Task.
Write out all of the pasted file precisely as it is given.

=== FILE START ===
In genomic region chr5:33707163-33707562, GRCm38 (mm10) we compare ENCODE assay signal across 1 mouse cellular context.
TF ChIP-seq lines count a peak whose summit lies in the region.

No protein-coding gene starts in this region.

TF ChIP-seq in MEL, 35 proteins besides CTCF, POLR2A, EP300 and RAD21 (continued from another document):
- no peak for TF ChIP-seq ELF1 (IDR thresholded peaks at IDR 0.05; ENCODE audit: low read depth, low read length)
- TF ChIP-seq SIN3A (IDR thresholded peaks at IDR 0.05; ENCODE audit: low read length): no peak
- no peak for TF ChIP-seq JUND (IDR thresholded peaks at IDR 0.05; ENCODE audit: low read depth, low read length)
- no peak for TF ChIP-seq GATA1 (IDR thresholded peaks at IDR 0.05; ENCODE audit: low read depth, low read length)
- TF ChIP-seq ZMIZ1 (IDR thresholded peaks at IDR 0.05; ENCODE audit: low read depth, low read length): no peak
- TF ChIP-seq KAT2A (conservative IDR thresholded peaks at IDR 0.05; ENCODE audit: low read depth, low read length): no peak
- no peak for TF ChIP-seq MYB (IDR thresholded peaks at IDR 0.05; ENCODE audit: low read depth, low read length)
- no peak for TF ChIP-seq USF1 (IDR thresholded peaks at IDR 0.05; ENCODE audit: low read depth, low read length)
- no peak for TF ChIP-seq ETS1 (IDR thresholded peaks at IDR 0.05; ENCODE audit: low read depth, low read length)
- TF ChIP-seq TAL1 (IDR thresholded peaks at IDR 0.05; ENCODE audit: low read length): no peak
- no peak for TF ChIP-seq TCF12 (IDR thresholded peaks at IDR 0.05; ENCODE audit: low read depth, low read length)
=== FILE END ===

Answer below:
In genomic region chr5:33707163-33707562, GRCm38 (mm10) we compare ENCODE assay signal across 1 mouse cellular context.
TF ChIP-seq lines count a peak whose summit lies in the region.

No protein-coding gene starts in this region.

TF ChIP-seq in MEL, 35 proteins besides CTCF, POLR2A, EP300 and RAD21 (continued from another document):
- no peak for TF ChIP-seq ELF1 (IDR thresholded peaks at IDR 0.05; ENCODE audit: low read depth, low read length)
- TF ChIP-seq SIN3A (IDR thresholded peaks at IDR 0.05; ENCODE audit: low read length): no peak
- no peak for TF ChIP-seq JUND (IDR thresholded peaks at IDR 0.05; ENCODE audit: low read depth, low read length)
- no peak for TF ChIP-seq GATA1 (IDR thresholded peaks at IDR 0.05; ENCODE audit: low read depth, low read length)
- TF ChIP-seq ZMIZ1 (IDR thresholded peaks at IDR 0.05; ENCODE audit: low read depth, low read length): no peak
- TF ChIP-seq KAT2A (conservative IDR thresholded peaks at IDR 0.05; ENCODE audit: low read depth, low read length): no peak
- no peak for TF ChIP-seq MYB (IDR thresholded peaks at IDR 0.05; ENCODE audit: low read depth, low read length)
- no peak for TF ChIP-seq USF1 (IDR thresholded peaks at IDR 0.05; ENCODE audit: low read depth, low read length)
- no peak for TF ChIP-seq ETS1 (IDR thresholded peaks at IDR 0.05; ENCODE audit: low read depth, low read length)
- TF ChIP-seq TAL1 (IDR thresholded peaks at IDR 0.05; ENCODE audit: low read length): no peak
- no peak for TF ChIP-seq TCF12 (IDR thresholded peaks at IDR 0.05; ENCODE audit: low read depth, low read length)